NPR : News

Ugly Mugly Wins Ugliest Dog Contest

Living up to his name, Mugly has won the title of World's Ugliest Dog.

Like many of the previous title holders, Mugly is a Chinese crested. It's a breed known for being mostly hairless and prone to a few conditions that can make the tiny dogs heavyweights in an ugly contest.

Eight-year-old Mugly, however, is already a champ. Owner Bev Nicholson from Peterborough, England, claims he was named Britain's ugliest dog in 2005, as the AP says.

"I think that he is the most beautiful dog from the inside out and want the world to know that too," she told her local newspaper, the Peterborough Telegraph. "He will be flying the flag for all British doggies that are challenged in the beauty department."

A few oddly placed whiskers and teeth seemed to be his secret for winning the annual competition in Northern California on Friday. Looking at his 29 competitors from around the world, it must have been a tough choice.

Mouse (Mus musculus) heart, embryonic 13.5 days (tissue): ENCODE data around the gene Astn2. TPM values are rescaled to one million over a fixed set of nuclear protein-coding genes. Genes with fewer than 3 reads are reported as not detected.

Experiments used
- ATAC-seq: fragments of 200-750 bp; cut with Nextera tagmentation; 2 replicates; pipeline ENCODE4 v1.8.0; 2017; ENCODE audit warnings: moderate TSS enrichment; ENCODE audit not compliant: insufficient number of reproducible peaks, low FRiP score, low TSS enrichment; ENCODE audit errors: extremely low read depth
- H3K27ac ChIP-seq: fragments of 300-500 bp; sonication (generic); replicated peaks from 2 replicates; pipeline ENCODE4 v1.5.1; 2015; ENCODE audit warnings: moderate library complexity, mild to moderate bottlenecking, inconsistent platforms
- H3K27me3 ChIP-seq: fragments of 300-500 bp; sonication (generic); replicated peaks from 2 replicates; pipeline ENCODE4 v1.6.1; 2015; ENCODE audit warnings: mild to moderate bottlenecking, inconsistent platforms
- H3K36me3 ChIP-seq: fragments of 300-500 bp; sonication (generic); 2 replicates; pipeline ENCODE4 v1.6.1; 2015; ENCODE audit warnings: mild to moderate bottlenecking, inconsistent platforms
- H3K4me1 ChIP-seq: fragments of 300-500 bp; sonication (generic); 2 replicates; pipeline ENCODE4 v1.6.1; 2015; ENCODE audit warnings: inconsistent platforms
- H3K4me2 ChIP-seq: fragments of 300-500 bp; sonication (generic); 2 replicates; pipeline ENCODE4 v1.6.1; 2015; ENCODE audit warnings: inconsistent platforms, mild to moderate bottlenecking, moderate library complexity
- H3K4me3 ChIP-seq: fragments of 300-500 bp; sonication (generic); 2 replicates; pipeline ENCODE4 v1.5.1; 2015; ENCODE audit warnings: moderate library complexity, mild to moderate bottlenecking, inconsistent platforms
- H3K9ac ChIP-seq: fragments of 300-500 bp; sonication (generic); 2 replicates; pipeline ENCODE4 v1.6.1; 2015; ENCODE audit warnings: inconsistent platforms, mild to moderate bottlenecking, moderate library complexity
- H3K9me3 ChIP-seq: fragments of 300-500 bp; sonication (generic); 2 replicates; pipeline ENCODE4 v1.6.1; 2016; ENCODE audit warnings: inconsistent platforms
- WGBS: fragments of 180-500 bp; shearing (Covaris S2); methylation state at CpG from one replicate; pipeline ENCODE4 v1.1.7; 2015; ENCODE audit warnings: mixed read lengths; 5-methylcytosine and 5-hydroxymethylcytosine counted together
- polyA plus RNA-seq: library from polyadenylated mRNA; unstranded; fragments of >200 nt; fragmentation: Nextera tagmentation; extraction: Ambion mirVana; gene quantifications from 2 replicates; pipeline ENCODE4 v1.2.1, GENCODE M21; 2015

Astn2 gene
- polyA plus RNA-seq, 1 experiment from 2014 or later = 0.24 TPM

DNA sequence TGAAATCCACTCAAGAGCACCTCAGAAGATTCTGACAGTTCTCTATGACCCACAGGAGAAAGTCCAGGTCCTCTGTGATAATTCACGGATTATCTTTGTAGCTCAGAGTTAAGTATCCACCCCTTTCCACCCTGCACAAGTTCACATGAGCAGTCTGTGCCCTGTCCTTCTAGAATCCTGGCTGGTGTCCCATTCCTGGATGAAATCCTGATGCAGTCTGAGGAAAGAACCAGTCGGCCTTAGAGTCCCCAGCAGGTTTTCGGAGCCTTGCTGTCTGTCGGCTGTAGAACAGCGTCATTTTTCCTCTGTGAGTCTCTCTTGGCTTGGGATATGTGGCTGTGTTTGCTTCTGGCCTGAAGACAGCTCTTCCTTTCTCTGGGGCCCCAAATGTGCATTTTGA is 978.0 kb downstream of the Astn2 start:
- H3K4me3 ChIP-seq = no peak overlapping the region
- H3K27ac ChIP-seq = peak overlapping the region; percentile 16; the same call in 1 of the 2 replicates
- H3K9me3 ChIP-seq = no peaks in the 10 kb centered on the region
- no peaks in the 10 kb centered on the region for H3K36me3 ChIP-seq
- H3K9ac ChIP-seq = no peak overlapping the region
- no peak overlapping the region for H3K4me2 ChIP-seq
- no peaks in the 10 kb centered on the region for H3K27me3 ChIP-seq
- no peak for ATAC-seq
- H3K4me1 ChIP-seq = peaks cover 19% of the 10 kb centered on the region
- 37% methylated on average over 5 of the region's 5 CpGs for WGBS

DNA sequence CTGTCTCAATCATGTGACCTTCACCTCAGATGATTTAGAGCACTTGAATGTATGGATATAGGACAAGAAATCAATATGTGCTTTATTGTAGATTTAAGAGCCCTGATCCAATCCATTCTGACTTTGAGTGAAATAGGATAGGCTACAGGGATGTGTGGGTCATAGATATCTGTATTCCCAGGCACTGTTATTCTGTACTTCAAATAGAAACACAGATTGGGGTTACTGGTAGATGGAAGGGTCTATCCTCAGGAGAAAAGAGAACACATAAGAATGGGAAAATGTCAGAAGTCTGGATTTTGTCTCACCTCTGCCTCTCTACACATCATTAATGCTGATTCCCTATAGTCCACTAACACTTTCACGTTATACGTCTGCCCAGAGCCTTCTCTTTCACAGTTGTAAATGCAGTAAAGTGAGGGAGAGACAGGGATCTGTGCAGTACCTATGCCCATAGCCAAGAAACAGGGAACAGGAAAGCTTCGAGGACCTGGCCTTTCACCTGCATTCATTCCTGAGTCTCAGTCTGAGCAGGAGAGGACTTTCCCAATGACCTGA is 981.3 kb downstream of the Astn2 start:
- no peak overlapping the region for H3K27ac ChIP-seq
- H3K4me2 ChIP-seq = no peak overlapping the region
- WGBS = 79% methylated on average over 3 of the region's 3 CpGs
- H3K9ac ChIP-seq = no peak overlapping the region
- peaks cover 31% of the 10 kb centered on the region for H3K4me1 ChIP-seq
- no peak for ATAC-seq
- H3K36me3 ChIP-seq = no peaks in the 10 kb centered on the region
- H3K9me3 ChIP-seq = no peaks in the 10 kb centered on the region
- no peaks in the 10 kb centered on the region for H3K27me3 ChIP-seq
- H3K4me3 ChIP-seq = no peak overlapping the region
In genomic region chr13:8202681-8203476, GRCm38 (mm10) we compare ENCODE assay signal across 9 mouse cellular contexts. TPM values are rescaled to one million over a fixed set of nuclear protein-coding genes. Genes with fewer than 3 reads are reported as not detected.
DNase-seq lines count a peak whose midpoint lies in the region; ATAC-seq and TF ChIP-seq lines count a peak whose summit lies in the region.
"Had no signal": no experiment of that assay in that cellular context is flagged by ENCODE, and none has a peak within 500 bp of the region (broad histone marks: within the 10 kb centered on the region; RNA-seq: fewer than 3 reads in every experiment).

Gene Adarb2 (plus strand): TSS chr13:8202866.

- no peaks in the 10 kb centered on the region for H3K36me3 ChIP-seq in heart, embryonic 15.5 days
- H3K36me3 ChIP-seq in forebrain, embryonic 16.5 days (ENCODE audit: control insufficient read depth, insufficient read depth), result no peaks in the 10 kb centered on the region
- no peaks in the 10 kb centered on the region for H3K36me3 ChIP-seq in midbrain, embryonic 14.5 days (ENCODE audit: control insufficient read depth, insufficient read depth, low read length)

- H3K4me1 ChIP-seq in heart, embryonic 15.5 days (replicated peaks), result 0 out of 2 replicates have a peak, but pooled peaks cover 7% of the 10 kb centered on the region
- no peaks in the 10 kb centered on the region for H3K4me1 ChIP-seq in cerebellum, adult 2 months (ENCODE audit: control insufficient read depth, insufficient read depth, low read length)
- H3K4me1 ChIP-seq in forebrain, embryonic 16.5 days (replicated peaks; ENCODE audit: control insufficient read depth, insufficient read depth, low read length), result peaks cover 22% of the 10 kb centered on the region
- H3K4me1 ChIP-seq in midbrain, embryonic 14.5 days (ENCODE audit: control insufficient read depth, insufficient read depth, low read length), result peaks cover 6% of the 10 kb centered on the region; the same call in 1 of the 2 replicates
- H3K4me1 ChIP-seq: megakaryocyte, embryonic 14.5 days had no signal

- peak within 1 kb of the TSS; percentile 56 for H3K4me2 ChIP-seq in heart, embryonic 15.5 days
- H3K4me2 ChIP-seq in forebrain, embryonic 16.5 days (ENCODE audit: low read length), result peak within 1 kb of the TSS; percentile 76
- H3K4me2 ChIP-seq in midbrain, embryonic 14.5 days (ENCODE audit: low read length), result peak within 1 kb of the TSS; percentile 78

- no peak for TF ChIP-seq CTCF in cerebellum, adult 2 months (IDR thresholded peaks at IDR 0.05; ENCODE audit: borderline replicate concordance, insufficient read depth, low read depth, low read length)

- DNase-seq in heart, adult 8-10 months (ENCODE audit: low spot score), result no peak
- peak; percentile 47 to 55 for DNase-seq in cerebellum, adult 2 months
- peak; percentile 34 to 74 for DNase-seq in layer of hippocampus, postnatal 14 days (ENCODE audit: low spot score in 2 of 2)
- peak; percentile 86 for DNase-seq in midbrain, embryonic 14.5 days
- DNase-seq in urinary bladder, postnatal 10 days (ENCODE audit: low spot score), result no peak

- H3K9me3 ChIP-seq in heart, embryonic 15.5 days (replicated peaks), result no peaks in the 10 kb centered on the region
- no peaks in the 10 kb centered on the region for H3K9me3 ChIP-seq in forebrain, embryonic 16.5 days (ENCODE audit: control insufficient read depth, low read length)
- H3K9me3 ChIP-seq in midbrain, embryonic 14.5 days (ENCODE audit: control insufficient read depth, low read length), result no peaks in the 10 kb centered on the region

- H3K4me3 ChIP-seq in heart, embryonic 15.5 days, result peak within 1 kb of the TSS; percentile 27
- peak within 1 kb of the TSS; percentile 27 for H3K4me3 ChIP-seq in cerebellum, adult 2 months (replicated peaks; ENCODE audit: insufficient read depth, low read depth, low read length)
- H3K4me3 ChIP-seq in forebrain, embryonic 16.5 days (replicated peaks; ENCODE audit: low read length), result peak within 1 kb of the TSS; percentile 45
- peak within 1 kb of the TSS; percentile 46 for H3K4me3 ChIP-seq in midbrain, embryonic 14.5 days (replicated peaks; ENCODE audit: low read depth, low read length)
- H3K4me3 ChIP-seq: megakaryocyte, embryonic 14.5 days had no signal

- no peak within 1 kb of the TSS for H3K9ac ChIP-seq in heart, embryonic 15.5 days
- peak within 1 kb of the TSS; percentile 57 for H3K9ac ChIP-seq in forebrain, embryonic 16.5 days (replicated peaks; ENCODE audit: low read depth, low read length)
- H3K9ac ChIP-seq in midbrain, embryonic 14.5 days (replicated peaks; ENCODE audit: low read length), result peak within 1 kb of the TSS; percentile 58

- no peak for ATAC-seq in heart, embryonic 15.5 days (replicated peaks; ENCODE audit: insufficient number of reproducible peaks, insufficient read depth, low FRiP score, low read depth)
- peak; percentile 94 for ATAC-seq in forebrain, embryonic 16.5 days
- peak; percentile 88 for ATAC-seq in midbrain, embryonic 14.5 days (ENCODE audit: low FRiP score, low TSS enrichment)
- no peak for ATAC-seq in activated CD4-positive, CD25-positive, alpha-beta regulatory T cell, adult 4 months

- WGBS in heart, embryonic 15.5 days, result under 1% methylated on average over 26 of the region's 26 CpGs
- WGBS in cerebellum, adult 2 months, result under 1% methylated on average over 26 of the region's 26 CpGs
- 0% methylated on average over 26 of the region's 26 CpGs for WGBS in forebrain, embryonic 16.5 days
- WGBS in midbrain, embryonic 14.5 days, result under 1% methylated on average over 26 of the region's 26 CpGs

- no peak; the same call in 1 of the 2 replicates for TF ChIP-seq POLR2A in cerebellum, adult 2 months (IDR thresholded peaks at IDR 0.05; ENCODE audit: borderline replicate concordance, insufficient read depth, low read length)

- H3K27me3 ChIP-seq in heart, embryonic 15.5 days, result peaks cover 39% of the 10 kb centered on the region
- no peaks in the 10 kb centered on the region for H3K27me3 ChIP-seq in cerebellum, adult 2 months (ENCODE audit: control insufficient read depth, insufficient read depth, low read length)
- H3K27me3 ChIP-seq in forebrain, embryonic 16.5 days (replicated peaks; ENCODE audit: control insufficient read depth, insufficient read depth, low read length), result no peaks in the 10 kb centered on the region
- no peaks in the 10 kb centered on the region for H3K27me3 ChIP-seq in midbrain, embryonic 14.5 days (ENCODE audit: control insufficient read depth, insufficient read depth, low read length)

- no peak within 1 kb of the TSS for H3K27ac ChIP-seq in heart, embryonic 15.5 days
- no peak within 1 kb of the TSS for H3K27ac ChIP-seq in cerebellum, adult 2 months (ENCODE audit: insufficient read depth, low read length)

Contest host and pet psychic Sonya Fitz apparently conducted an interview round with the contestants. On the contest site she reports the dogs "loved the attention they were receiving and didn't mind the 'ugly' label one bit."

Copyright 2012 National Public Radio. To see more, visit http://www.npr.org/.

NPR

Do You Want To Build A Lawsuit? China Totally Copied 'Frozen,' Kid Says

A new anthem produced for the Beijing 2022 Winter Olympics is being attacked online as too similar to "Let It Go" from the film "Frozen." We asked a 5-year-old girl to assess the merits of the case.
WAMU 88.5

The Surprising Roots of Barbecue

We speak with culinary historian Michael Twitty about the roots of familiar southern dishes in African and Native American food traditions.

WAMU 88.5

President Obama's Iran Speech

Veteran journalist Marvin Kalb joins us to discuss the parallels between JFK's nuclear disarmament speech fifty years ago and President Obama's speech on the nuclear deal with Iran.

NPR

Sexist Reactions To An Ad Spark #ILookLikeAnEngineer Campaign

After being surprised by online responses to her appearance in a recruiting ad, engineer Isis Wenger wanted to see if anyone else felt like they didn't fit a "cookie-cutter mold."

Leave a Comment

Help keep the conversation civil. Please refer to our Terms of Use and Code of Conduct before posting your comments.